The Talmud (Abodah Zarah 5a) states here that Moshe said to the Israelites, "You are ungrateful and the descendants of someone who is ungrateful." The Talmud explains that Moshe called them ungrateful because of their complaining against the manna. They were called the descendants of someone ungrateful because of Adam's saying to Hashem that the woman whom He gave to him caused him to eat what he should not have eaten.
We see here two concepts related to the attribute of gratitude. First, that whenever you complain about what Hashem has given you it shows a lack of gratitude. In our daily lives this frequently applies. Think this over carefully and see how often you complain when you should feel grateful. For example, a person might complain that he has so many things in his house that he has no place to put them. Or that his refrigerator is so full of food that he has no room to put something else. In these instances one should be so grateful to Hashem for what he has that the reaction should be one of joy, "Thank you Hashem for giving me so much that I now have the positive problem of where to put things." Also, be careful not to complain about other people who have helped you. For example, if someone gives you a meal and there is one item you do not like, focus on what you do like and appreciate it rather than complaining about details.
We also see from here how people will try to avoid feeling grateful. At times they would rather not receive something that could be a great benefit to them because of their unwillingness to express gratitude. At times avoiding taking from others is a virtue. But if your motivation is, "I don't want to have to be grateful to him," it manifests a lack of having gratitude. A person who appreciates opportunities to express gratitude to others does not mind continually thanking them. But the difficulty for some is that this takes humility. An arrogant person considers it a lowering of himself if he has to show that someone else is above him in some manner. He is even willing to forego something that benefits him just because he doesn't want to have to be grateful.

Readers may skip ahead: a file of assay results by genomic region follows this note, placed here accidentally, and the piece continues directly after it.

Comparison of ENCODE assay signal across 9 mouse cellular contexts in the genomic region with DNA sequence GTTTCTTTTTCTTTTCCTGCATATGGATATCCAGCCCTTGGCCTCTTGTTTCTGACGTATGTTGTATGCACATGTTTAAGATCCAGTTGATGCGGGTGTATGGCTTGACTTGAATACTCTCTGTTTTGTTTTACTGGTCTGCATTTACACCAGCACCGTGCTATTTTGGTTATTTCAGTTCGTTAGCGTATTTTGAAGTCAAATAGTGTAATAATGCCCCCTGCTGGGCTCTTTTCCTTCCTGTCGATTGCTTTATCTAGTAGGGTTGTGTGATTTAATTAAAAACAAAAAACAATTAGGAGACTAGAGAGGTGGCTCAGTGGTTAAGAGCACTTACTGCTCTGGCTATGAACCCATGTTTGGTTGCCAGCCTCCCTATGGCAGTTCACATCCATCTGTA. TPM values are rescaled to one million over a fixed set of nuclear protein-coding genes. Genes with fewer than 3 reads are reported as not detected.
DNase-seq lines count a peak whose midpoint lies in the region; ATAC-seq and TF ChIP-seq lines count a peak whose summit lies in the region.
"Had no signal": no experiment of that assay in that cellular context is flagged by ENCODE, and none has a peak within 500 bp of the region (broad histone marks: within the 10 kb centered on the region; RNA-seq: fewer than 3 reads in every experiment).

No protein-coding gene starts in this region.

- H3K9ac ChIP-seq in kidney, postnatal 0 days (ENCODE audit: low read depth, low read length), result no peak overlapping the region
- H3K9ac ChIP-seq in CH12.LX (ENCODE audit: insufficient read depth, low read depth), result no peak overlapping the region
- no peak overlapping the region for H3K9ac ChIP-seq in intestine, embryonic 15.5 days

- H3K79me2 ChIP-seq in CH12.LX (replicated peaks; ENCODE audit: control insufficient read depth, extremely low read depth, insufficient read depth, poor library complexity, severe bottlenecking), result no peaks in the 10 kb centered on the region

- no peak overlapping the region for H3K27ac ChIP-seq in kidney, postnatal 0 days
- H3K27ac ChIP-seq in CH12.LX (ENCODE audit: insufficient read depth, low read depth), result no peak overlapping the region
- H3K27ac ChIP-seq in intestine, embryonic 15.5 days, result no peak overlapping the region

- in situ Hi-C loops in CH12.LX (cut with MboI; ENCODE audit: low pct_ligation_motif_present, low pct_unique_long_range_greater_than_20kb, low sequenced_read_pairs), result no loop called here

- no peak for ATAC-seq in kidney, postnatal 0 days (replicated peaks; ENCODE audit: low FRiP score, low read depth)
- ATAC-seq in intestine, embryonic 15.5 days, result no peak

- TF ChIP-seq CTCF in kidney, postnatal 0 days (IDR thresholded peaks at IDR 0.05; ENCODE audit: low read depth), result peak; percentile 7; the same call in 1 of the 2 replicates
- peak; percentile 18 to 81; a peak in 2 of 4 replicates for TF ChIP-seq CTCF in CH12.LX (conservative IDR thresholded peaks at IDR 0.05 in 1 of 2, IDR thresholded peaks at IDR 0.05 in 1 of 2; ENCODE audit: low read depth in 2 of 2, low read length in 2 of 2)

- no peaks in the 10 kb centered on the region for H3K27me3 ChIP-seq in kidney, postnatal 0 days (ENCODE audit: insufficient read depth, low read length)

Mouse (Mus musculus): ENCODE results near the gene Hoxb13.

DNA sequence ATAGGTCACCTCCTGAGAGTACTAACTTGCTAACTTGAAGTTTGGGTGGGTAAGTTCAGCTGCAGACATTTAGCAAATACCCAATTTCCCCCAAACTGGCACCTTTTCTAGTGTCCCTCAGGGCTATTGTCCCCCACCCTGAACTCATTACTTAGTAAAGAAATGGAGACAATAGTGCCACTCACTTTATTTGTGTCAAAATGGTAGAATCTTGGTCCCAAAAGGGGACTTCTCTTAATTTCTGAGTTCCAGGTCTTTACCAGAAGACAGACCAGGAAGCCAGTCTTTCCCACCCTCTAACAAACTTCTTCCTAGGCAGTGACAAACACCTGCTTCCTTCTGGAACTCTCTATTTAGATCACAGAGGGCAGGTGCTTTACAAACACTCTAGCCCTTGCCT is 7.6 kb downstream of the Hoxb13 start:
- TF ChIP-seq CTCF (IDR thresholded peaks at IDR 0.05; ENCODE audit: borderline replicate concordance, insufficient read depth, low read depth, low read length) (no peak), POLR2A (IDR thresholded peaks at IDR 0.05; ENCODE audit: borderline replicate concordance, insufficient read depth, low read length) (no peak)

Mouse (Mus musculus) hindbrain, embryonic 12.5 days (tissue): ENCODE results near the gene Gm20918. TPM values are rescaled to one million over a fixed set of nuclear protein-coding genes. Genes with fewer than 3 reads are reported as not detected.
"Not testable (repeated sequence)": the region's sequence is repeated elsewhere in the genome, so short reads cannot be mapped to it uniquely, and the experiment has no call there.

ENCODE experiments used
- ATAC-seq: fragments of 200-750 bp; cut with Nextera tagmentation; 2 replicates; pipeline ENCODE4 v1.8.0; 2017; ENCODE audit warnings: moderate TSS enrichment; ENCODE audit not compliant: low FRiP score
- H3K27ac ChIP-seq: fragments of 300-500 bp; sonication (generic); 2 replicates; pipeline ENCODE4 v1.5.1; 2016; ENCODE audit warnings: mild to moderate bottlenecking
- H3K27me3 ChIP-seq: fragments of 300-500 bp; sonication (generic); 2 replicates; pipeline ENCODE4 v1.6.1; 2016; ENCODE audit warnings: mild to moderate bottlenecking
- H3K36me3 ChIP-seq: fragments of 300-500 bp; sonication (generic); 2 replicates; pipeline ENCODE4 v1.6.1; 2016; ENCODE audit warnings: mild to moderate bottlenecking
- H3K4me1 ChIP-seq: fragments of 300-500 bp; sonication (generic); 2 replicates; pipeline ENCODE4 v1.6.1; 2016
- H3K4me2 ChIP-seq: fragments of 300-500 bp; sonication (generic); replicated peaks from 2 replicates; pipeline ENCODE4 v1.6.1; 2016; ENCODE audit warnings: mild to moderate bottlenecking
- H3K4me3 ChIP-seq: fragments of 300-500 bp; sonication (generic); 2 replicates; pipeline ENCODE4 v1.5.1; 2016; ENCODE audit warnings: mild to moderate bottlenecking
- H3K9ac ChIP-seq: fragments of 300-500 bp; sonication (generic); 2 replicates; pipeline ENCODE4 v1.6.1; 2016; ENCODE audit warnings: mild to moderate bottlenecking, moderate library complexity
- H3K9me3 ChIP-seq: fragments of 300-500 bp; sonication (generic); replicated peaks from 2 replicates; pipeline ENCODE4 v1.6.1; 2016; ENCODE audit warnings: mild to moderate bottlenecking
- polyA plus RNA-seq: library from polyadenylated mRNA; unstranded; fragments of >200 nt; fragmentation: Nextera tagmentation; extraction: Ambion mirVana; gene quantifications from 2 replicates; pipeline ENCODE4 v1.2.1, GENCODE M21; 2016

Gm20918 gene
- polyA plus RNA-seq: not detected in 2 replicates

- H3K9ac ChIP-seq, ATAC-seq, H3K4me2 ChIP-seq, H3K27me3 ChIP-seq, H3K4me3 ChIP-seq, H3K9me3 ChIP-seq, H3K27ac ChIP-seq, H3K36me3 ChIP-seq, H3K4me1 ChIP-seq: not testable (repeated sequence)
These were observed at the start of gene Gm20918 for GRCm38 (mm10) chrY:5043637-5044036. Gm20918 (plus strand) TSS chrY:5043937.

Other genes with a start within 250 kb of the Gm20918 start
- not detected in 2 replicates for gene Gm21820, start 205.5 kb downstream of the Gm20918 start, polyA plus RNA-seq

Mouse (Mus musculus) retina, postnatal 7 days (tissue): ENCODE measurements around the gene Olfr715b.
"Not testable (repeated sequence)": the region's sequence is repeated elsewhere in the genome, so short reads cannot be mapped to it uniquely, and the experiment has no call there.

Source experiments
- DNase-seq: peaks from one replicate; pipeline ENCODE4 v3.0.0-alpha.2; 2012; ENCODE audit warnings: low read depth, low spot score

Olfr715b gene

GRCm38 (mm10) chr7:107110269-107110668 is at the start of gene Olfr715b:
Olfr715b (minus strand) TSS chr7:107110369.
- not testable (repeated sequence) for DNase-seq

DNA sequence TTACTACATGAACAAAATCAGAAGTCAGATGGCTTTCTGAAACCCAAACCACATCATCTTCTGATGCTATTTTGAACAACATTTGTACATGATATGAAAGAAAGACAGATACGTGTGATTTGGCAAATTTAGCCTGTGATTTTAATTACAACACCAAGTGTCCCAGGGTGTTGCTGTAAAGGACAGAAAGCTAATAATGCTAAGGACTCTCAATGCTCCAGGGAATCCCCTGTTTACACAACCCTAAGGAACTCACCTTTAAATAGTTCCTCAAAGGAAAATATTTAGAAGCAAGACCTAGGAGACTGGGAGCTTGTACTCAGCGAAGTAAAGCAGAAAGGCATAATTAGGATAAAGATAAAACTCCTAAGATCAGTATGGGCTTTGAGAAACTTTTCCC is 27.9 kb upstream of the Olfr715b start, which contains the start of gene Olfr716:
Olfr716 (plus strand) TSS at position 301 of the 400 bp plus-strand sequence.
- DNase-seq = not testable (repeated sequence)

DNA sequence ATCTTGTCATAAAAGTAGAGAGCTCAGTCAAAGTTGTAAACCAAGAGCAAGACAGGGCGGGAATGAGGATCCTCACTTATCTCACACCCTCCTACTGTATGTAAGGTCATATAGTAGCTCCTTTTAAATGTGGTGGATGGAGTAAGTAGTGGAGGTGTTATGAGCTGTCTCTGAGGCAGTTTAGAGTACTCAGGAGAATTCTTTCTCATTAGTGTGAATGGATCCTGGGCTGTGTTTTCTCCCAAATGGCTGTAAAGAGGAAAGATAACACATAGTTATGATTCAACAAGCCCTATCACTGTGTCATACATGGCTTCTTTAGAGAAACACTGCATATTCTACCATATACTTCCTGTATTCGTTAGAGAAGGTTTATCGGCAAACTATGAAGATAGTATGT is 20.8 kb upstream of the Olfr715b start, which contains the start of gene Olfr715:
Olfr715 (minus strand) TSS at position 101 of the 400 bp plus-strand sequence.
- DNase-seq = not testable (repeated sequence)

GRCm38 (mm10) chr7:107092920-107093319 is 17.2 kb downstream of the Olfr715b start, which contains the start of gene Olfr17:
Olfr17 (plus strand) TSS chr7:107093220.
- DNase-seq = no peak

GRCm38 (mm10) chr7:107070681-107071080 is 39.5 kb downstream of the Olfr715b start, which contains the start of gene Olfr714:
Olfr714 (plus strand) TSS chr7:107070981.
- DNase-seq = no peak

Mastering the attribute of gratitude takes much though and effort. Whenever someone helps you in some way ask yourself what you can do to show gratitude. Take pleasure whenever you express gratitude; it is a very elevated trait. (Growth through Torah)
"And you should teach them diligently to your children" (Debarim 6:7)
We are enjoined to transmit Torah to the next generation. Rashi adds that "your children" also refers to one's students and teaching Torah to them is a form of spiritual creation. Various commentators cite the importance of either personally teaching or caring for the Torah education of one's children.
Rav Yosef Chaim Sonnenfeld z"l cites the Talmud in Berachot 14 stating that one who recites Keriat Shema but does not wear tefillin, is viewed as a false witness. To accept the misvah of Keriat Shema, while apparently ignoring the misvah of tefillin is blatant hypocrisy. In this perashah, the Torah enjoins us in the misvah of hinuch habanim, educating our children. Rav Sonnenfeld asserts that to recite Shema, thereby affirming one's relationship with Hashem, while neglecting to provide for the Torah education of one's children is falsehood.